The Alberta government is cutting royalty rates for conventional oil and gas. Premier Ed Stelmach announced on Thursday that rates for oil and gas will be cut as much as 20%. Oilsands projects are not included in the change. The move has had mixed reactions from the opposition. NDP Leader Brian Mason suggested that Stelmach is reacting to pressure from the oil and gas sector, but Wild Rose Alliance Leader Danielle Smith argued that Stelmach owed Albertans an apology for increasing the rates in the first place. The reduction in royalties will cost the government $828 million over the next three years. (Edmonton Journal article)

The judge preciding over Syncrude’s trial for the infamous duck incident has ordered that statements made by Syncrude be examined for legal admissibility before they are allowed as evidence. Calling a Voir Dire, Judge Ken Tjosvold decided that statements made by more than 20 employees during the weeks after the April 28th incident must be examined by the court. Syncrude has pleaded not guilty to charges under the Alberta Environmental Protection Act, and the Federal Migratory Birds Convention Act. It could face up to $800,000 in fines and its executives could spend up to six months in jail if the company is found guilty. (Edmonton Journal article)

Related to the trial, on Wednesday, Greenpeace activists presented Premier Ed Stelmach’s Spokesman with two blown up photos of ducks from the tailings pond incident. The photos have been entered as evidence at the trial against Syncrude. During a press conference on Monday, Stelmach said he had not seen the pictures. NDP Leader Brian Mason also tabled photos of the Ducks “mostly for the benefit of the premier” in the legislature. (Edmonton Sun article)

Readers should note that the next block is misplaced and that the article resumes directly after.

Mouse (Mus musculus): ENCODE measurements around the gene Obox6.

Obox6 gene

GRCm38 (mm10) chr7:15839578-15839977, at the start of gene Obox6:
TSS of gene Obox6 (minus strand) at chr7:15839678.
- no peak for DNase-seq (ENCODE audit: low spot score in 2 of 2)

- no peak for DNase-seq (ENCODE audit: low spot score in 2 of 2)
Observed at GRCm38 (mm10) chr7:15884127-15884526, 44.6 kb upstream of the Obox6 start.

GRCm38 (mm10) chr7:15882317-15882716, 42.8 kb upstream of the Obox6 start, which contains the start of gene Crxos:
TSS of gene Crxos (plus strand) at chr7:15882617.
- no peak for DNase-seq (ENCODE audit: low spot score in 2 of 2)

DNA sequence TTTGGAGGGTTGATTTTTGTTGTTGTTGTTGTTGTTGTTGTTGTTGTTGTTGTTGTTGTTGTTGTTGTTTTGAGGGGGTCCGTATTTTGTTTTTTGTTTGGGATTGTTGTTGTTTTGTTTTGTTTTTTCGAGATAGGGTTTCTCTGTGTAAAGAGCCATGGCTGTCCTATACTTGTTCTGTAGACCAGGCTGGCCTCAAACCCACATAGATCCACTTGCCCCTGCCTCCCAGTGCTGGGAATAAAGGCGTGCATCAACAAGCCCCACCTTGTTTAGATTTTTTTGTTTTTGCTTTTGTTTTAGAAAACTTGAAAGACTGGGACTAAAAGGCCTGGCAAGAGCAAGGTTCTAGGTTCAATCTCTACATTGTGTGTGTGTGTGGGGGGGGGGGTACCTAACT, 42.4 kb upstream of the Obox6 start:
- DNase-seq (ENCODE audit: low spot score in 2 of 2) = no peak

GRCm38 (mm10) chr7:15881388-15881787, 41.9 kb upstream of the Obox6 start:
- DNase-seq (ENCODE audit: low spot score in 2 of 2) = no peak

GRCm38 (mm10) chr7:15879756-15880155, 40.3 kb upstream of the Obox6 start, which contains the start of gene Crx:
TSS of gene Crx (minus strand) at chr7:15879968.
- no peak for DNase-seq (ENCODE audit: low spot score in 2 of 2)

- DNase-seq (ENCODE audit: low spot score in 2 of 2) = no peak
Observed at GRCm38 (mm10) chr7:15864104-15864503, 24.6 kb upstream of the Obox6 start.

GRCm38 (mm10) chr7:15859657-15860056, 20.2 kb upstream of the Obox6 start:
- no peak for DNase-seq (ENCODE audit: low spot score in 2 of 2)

A study lead by the University of Calgary has concluded that Carbon Capture Technology is indeed possible. But in a strange twist of fate the only way it will be economically feasible is if the government imposes a large carbon tax. Managers of the study concluded that they could safely inject Carbon dioxide into rock formations on a large scale. But the cost of doing so means it would only happen if there was a significant price on carbon. Authors of the study listed prices ranging from $50-$100 per tonne. The current price on carbon is a $15 per tonne, which is not enough to warrant the expense of CCS, say the study’s authors. (Calgary Herald Article)

Youtube videos (above) launched by the satirical lobby group “No more grizzlies”, which depicts grizzly bears destroying cities with laser vision, among other things. The campaign was launched by the Alberta Wilderness Association as a way to spread the message that Alberta’s grizzlies are in trouble.The campaign was launched after sustainable resources minister Mel Knight suggested he was open to allowing a limited grizzly bear hunt in the future. No grizzly bear hunts will be permitted in 2010.

Energy and resources, especially oil, drive the Western Canadian Economy. We hear a lot about the environmental damage that results from this, but today we investigate the possible political and economic implications of such dependency. What does Canada have to show for its fossil fuel wealth compared to other oil rich countries? And is there a danger that oil wealth is distorting sectors of our economy, not to mention our democracy? To answer these questions, Terra Informa’s David Kaczan spoke to Dr. Gordon Laxer, director of the progressive think tank the Parkland Institute, based in Edmonton.  Gordon Laxer is a Political Economist and has written extensively on such topics for both an academic and broader audience.

Check out the Events featured on the show here.

Terra Informa March 14, 2010 (Listen /Download)